She told the BBC: “He believed that every day is equally sacred and, back then, this was expressed by not marking festivals.”

A spokesperson for the National Trust said that it was “in no way downplaying the significance of Easter”, and spoke of the “huge number of events, activities and walks to bring families together at this time of year,” adding: “We work closely with Cadbury, who are responsible for the branding and wording of our egg-hunt campaign.”

A few hours after the Telegraph story was published, the Trust’s website changed, from “Join the Cadbury Egg Hunts” to “Join the Cadbury Egg Hunts this Easter.”

A spokesperson for Cadbury said that its Easter campaigns had a different name each year. “It is simply not true to claim that Easter does not feature in our marketing communications or on our products. It is clear to see that within our communications we visibly state the word 'Easter’. . .

“We want to reassure consumers of our commitment to Easter, which is very prominent within our activity. We will continue to use ‘Easter’ prominently in our commercial campaigns as we do now and in the future.”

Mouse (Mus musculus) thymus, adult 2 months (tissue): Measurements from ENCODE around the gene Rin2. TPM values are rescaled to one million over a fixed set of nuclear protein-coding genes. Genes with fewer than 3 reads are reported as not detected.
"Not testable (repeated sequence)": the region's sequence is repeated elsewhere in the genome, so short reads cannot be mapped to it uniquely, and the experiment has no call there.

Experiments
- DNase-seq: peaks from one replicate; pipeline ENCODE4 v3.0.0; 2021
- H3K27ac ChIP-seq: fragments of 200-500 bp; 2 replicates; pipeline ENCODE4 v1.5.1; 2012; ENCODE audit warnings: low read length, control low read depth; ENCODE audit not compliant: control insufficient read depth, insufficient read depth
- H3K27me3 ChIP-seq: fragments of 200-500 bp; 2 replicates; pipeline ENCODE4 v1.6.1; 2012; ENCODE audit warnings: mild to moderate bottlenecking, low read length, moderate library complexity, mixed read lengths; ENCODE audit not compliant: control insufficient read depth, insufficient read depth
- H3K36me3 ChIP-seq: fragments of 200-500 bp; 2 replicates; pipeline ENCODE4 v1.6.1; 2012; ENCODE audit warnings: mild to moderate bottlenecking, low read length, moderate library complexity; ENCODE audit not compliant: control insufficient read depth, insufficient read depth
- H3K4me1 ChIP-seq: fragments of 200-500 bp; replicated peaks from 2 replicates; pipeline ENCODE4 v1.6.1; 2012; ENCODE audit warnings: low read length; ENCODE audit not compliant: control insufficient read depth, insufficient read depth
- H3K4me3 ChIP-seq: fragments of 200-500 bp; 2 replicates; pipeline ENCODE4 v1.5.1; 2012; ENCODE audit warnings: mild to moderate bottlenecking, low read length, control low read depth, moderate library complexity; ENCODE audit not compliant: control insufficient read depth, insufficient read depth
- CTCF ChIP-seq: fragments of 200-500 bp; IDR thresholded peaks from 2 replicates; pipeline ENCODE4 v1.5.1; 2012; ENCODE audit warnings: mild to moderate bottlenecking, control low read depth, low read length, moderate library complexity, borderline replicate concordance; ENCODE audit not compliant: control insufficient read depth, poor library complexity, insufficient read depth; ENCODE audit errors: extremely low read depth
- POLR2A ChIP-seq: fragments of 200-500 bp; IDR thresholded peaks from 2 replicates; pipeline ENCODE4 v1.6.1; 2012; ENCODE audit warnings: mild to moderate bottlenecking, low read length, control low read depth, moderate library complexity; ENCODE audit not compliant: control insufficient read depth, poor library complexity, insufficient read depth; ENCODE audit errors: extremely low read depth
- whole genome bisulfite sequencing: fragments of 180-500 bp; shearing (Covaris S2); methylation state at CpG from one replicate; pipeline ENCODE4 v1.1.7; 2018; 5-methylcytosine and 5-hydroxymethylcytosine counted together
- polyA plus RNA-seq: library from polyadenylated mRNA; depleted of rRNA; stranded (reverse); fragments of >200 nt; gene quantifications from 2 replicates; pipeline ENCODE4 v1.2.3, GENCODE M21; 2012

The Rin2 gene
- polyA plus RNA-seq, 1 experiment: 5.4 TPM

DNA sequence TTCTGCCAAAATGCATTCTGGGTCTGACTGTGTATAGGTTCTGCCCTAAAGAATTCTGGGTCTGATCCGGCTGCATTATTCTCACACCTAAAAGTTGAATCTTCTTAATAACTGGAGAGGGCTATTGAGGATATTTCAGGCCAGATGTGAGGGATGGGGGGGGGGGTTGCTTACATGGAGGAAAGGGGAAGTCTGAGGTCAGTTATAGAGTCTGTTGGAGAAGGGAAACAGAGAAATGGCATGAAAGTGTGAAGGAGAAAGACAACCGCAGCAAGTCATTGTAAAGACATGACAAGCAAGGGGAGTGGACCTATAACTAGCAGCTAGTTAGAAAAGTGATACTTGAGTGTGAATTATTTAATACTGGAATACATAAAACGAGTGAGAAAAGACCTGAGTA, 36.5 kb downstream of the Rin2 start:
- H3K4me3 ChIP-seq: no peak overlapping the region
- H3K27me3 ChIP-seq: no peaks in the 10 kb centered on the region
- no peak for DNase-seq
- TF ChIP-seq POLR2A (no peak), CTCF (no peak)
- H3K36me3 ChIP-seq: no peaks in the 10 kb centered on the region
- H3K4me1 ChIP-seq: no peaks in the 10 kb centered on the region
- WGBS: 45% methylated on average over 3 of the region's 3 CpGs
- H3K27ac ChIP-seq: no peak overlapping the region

The Church’s intervention prompted mixed reactions. James Lee, a member of the General Synod, described it as “both unnecessary and counterproductive. It’s unnecessary, as there is little to suggest that either Cadbury or the National Trust were seeking to downplay Easter anyway, and it’s counterproductive in that the Church ends up looking silly for caring more about Easter eggs and bunnies than the actual content of the Easter story.”

“Sometimes people remove religious references because they mistakenly believe others could be offended, but it is not clear that happened here,” said Stephen Beer, political communications officer of Christians on the Left. “After all, the two organisations continued to refer prominently to Easter.

“In any event, it is more important to talk about the meaning of Easter, which is not about eggs. Easter is about the cross and resurrection, about repentance and forgiveness, grace and a new creation. Our public life and politics could certainly do with a bit more grace, and the spirit of Easter hope, at the moment.”